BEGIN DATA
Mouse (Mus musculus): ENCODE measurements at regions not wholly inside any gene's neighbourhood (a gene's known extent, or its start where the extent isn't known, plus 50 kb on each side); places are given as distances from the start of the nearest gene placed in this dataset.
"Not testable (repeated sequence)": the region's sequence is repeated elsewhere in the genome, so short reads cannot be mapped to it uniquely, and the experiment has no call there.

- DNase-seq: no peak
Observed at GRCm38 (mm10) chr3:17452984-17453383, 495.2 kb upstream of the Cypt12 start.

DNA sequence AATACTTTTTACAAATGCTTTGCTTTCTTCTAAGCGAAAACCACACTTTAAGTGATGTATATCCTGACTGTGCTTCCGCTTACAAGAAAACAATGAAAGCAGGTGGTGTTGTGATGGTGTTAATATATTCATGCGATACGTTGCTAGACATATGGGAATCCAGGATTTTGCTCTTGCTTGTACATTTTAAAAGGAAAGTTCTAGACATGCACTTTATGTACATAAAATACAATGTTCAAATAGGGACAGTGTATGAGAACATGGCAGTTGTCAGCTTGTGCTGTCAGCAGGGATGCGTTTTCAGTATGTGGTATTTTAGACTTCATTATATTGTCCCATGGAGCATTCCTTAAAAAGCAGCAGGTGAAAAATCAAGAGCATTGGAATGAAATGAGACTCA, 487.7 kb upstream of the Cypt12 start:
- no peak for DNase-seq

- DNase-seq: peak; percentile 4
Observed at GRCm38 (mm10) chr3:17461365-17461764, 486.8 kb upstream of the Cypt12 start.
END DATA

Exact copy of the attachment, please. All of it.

Mouse (Mus musculus): ENCODE measurements at regions not wholly inside any gene's neighbourhood (a gene's known extent, or its start where the extent isn't known, plus 50 kb on each side); places are given as distances from the start of the nearest gene placed in this dataset.
"Not testable (repeated sequence)": the region's sequence is repeated elsewhere in the genome, so short reads cannot be mapped to it uniquely, and the experiment has no call there.

- DNase-seq: no peak
Observed at GRCm38 (mm10) chr3:17452984-17453383, 495.2 kb upstream of the Cypt12 start.

DNA sequence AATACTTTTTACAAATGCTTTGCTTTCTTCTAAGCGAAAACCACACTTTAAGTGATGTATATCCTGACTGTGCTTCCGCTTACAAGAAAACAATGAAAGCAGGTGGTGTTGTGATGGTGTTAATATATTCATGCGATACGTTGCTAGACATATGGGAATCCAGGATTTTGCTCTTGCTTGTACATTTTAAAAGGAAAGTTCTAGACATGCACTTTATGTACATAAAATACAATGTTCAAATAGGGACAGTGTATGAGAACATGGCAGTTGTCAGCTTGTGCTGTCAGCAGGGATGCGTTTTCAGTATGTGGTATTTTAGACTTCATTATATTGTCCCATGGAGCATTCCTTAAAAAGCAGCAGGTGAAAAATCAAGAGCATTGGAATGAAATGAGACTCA, 487.7 kb upstream of the Cypt12 start:
- no peak for DNase-seq

- DNase-seq: peak; percentile 4
Observed at GRCm38 (mm10) chr3:17461365-17461764, 486.8 kb upstream of the Cypt12 start.